4.   A somewhat different question would be posed in a situation where, even though a pre-filing investigation of the facts would reveal that the statute of limitations has clearly expired, the untimeliness of the complaint has not been asserted as a defense.   The statute of limitations does not erect a jurisdictional bar, but is a defense that must be presented affirmatively in a responsive pleading, pursuant to Super.Ct.Civ.R. 8(c), and may be waived if not properly pleaded.   See Feldman v. Gogos, 628 A.2d 103, 104 (D.C.1993).   Thus, it is possible that a complaint, even though stale when filed, could be successfully maintained if the defendant does not act quickly to assert a limitations defense.   See id. at 105 (“If a defendant fails to assert the statute of limitations defense, the district court ordinarily should not raise it sua sponte.”) (quoting Davis v. Bryan, 810 F.2d 42, 44 (2d Cir.1987)).   In such a case, the plaintiff could argue that Rule 11 is not implicated by the mere filing of a complaint that could become the subject of a statute of limitations defense.This argument has not been raised in this appeal and thus we do not decide it.   Although we have been unable to locate any cases discussing that precise issue, we note that the language of Rule 11 imposes an obligation of inquiry on the signer of the pleading before presenting a pleading to the court, perhaps in anticipation of possible defenses.   Super.Ct.Civ.R. 11(b) (“[B]y presenting to the court ․ a pleading ․ an attorney is certifying that to the best of the person's knowledge, information and belief, formed after an inquiry reasonable under the circumstances [that] ․ the claims ․ are warranted by existing law or by a nonfrivolous argument for the extension ․ of existing law”) (emphasis added).   See Kleiman v. Aetna Cas. & Sur. Co., 581 A.2d 1263, 1266 (D.C.1990);  compare Harrison v. Luse, 760 F.Supp. 1394, 1401 (D.Colo.1991) (awarding attorneys' fees and costs as Rule 11 sanctions “from the date that Plaintiffs and their counsel realized or should have realized that there was no valid defamation claim until the date that the defamation claim was finally dismissed.   The court concludes that reasonable inquiry into the statute of limitations ․ should have occurred before the filing of [the complaint]․  Plaintiffs and their counsel should have known there was no valid defamation claim before the filing of the first complaint.”), and McHenry v. Utah Valley Hosp., 724 F.Supp. 835, 838 (D.Utah 1989) (“The court concludes a reasonable inquiry into the law would have shown [plaintiff's] claim was time-barred and the statute of limitations is constitutionally sound.”), with Poag v. Humane Soc'y of Lawton, 907 F.Supp. 1487, 1489 (W.D.Okla.1995) (noting that plaintiff not only failed to consult the statute of limitations before filing claim, but also did not withdraw the complaint or respond to the statute of limitations defense after untimeliness of the claims was pointed out), and Merriman v. Security Ins. Co. of Hartford, 100 F.3d 1187, 1193 (5th Cir.1996) (awarding Rule 11 sanctions after noting that law “has long been settled” as to the applicable limitations period and that all claims were barred “when [plaintiff] brought suit, as [defendant's] counsel pointed out several times before and after [plaintiff] filed the action”).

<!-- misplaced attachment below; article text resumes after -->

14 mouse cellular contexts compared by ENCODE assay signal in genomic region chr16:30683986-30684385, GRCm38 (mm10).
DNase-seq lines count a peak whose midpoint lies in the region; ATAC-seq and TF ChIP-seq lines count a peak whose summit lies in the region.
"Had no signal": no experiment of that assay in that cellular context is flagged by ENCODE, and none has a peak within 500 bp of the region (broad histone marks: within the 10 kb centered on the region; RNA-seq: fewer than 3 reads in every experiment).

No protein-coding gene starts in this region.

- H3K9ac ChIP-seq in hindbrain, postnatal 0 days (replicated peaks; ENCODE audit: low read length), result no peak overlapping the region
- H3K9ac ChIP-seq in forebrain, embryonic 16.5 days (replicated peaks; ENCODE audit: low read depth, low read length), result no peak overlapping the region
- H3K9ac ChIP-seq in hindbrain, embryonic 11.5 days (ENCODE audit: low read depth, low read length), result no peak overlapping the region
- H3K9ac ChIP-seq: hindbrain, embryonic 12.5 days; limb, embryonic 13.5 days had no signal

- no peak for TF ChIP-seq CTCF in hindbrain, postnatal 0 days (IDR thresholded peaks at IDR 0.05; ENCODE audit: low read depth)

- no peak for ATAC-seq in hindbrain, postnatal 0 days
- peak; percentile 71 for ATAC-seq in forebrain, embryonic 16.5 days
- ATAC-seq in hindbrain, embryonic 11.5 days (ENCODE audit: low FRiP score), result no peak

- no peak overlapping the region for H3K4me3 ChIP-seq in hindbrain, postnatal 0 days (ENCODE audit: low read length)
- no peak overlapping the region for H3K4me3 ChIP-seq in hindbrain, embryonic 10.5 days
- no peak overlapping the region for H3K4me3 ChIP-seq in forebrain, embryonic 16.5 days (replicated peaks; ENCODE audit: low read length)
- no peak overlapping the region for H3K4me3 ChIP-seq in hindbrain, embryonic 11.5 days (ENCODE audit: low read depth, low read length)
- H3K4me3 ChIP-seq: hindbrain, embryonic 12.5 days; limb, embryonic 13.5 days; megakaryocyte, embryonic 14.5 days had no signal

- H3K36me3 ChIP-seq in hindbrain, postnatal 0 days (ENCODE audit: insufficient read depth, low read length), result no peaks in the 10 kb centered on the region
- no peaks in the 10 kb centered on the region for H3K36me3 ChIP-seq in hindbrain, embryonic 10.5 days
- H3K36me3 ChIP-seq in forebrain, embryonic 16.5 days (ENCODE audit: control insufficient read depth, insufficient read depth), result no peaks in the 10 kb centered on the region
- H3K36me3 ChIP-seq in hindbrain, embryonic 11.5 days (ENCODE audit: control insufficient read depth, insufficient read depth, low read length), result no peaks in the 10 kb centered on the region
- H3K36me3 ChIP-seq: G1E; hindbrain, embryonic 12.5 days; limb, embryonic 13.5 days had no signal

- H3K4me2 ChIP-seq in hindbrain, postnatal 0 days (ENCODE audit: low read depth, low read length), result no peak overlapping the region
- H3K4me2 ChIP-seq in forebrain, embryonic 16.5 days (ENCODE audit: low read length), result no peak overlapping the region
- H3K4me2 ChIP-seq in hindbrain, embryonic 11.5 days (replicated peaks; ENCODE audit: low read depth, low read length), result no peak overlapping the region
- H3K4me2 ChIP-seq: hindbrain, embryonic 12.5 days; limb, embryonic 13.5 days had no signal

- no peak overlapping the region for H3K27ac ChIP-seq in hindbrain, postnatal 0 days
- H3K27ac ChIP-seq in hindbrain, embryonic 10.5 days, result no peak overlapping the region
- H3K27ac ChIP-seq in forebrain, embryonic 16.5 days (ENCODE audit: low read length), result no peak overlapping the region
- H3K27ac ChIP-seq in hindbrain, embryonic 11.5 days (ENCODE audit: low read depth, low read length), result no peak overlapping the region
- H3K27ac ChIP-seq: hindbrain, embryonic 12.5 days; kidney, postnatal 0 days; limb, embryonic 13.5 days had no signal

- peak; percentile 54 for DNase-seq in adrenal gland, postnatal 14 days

5.   At oral argument Cunningham directed the court's attention to his opposition to Bathon's motion for summary judgment for citations to material facts supporting his position.   None of the citations in the opposition which were included in the record on appeal referenced facts which would support his theories for tolling of the statute of limitations.   Furthermore, we have been unable to ascertain any such material facts in any of the depositions, affidavits or other exhibits in the record on appeal.   To the extent that the depositions are only partially reproduced in the record, appellant suffers the consequences of the court's inability to consider those pages which are not before it.   See Cobb v. Standard Drug Co., 453 A.2d 110, 111 (D.C.1982) (holding that the appellant bears the burden of convincing this court that the trial court erred, and must meet that burden with “a record sufficient to show affirmatively that error occurred”).